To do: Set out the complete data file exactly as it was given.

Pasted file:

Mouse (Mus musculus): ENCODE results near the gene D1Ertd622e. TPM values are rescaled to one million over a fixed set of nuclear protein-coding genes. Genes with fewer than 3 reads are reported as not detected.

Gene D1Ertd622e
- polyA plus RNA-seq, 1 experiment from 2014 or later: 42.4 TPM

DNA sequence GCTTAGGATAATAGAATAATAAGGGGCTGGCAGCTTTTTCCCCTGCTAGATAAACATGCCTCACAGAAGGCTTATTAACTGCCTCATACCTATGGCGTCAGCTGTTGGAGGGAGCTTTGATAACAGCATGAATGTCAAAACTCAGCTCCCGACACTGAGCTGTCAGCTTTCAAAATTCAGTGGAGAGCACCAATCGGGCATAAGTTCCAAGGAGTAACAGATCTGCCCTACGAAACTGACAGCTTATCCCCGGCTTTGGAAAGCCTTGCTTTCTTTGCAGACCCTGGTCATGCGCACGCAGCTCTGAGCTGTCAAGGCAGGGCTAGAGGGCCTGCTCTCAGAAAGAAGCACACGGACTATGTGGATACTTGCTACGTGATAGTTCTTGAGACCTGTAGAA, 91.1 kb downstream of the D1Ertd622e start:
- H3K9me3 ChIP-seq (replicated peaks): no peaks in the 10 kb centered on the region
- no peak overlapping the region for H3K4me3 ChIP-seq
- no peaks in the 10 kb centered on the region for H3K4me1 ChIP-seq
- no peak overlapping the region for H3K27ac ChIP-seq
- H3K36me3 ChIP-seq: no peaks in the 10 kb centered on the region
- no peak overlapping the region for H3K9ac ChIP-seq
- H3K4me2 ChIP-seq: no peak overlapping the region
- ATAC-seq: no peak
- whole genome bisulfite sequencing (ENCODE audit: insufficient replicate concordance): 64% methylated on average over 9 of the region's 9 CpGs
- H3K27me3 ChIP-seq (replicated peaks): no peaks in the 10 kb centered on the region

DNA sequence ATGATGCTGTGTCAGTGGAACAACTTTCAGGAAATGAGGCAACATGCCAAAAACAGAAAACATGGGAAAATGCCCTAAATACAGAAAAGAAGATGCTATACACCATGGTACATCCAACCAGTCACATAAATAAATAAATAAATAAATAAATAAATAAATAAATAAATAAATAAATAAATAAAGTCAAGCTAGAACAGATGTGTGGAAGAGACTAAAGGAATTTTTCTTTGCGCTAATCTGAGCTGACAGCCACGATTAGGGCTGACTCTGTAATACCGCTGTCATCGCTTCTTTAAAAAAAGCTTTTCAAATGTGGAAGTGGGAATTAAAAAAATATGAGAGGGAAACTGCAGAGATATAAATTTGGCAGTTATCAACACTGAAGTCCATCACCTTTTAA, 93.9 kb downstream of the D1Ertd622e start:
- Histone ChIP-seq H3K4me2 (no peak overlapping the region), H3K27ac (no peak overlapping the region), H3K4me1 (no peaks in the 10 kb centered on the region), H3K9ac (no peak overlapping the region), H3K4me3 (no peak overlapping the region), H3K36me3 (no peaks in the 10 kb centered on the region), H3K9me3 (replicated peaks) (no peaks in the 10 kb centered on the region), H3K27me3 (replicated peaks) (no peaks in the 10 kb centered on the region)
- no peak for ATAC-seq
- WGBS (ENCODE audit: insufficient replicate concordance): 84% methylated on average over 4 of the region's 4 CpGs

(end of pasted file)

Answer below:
Mouse (Mus musculus): ENCODE results near the gene D1Ertd622e. TPM values are rescaled to one million over a fixed set of nuclear protein-coding genes. Genes with fewer than 3 reads are reported as not detected.

Gene D1Ertd622e
- polyA plus RNA-seq, 1 experiment from 2014 or later: 42.4 TPM

DNA sequence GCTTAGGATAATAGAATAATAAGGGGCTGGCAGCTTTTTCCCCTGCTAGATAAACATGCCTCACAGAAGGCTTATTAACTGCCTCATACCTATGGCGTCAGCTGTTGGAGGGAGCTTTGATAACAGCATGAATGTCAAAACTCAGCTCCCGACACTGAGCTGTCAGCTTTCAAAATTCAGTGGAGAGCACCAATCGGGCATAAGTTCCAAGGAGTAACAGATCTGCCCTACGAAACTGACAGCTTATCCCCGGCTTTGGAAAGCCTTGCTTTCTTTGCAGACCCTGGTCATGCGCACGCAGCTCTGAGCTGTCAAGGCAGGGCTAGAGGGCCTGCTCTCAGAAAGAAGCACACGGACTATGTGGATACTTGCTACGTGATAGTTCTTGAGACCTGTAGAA, 91.1 kb downstream of the D1Ertd622e start:
- H3K9me3 ChIP-seq (replicated peaks): no peaks in the 10 kb centered on the region
- no peak overlapping the region for H3K4me3 ChIP-seq
- no peaks in the 10 kb centered on the region for H3K4me1 ChIP-seq
- no peak overlapping the region for H3K27ac ChIP-seq
- H3K36me3 ChIP-seq: no peaks in the 10 kb centered on the region
- no peak overlapping the region for H3K9ac ChIP-seq
- H3K4me2 ChIP-seq: no peak overlapping the region
- ATAC-seq: no peak
- whole genome bisulfite sequencing (ENCODE audit: insufficient replicate concordance): 64% methylated on average over 9 of the region's 9 CpGs
- H3K27me3 ChIP-seq (replicated peaks): no peaks in the 10 kb centered on the region

DNA sequence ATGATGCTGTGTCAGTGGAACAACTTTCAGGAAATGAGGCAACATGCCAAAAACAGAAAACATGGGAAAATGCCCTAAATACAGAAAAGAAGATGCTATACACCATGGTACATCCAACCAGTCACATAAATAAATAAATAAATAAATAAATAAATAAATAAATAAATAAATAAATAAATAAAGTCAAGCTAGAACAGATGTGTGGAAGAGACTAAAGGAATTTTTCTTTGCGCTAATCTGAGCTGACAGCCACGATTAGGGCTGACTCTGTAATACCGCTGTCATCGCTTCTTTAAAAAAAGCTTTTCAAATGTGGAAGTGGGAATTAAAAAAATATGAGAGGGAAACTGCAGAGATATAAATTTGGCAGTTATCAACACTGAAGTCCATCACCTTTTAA, 93.9 kb downstream of the D1Ertd622e start:
- Histone ChIP-seq H3K4me2 (no peak overlapping the region), H3K27ac (no peak overlapping the region), H3K4me1 (no peaks in the 10 kb centered on the region), H3K9ac (no peak overlapping the region), H3K4me3 (no peak overlapping the region), H3K36me3 (no peaks in the 10 kb centered on the region), H3K9me3 (replicated peaks) (no peaks in the 10 kb centered on the region), H3K27me3 (replicated peaks) (no peaks in the 10 kb centered on the region)
- no peak for ATAC-seq
- WGBS (ENCODE audit: insufficient replicate concordance): 84% methylated on average over 4 of the region's 4 CpGs